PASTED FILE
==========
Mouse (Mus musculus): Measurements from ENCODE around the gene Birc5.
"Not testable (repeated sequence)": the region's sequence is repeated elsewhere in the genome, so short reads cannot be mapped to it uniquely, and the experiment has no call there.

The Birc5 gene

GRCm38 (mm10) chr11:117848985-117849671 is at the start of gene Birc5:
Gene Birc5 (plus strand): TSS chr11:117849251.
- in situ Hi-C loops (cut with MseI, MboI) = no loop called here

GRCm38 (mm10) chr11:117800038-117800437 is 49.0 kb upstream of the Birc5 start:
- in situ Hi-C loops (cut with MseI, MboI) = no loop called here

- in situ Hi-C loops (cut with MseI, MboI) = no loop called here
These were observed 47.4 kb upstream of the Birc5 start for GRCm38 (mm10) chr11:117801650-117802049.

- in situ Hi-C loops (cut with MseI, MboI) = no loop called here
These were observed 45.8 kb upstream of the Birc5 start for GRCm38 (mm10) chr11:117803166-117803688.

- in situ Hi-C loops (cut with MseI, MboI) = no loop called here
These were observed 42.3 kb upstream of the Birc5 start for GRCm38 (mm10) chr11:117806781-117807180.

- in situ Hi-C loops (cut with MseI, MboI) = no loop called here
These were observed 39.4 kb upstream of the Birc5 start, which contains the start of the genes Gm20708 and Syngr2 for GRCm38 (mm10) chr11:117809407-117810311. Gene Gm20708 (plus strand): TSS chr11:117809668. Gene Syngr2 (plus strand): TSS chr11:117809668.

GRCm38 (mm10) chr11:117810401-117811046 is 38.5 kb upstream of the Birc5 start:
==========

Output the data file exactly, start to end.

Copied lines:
Mouse (Mus musculus): Measurements from ENCODE around the gene Birc5.
"Not testable (repeated sequence)": the region's sequence is repeated elsewhere in the genome, so short reads cannot be mapped to it uniquely, and the experiment has no call there.

The Birc5 gene

GRCm38 (mm10) chr11:117848985-117849671 is at the start of gene Birc5:
Gene Birc5 (plus strand): TSS chr11:117849251.
- in situ Hi-C loops (cut with MseI, MboI) = no loop called here

GRCm38 (mm10) chr11:117800038-117800437 is 49.0 kb upstream of the Birc5 start:
- in situ Hi-C loops (cut with MseI, MboI) = no loop called here

- in situ Hi-C loops (cut with MseI, MboI) = no loop called here
These were observed 47.4 kb upstream of the Birc5 start for GRCm38 (mm10) chr11:117801650-117802049.

- in situ Hi-C loops (cut with MseI, MboI) = no loop called here
These were observed 45.8 kb upstream of the Birc5 start for GRCm38 (mm10) chr11:117803166-117803688.

- in situ Hi-C loops (cut with MseI, MboI) = no loop called here
These were observed 42.3 kb upstream of the Birc5 start for GRCm38 (mm10) chr11:117806781-117807180.

- in situ Hi-C loops (cut with MseI, MboI) = no loop called here
These were observed 39.4 kb upstream of the Birc5 start, which contains the start of the genes Gm20708 and Syngr2 for GRCm38 (mm10) chr11:117809407-117810311. Gene Gm20708 (plus strand): TSS chr11:117809668. Gene Syngr2 (plus strand): TSS chr11:117809668.

GRCm38 (mm10) chr11:117810401-117811046 is 38.5 kb upstream of the Birc5 start: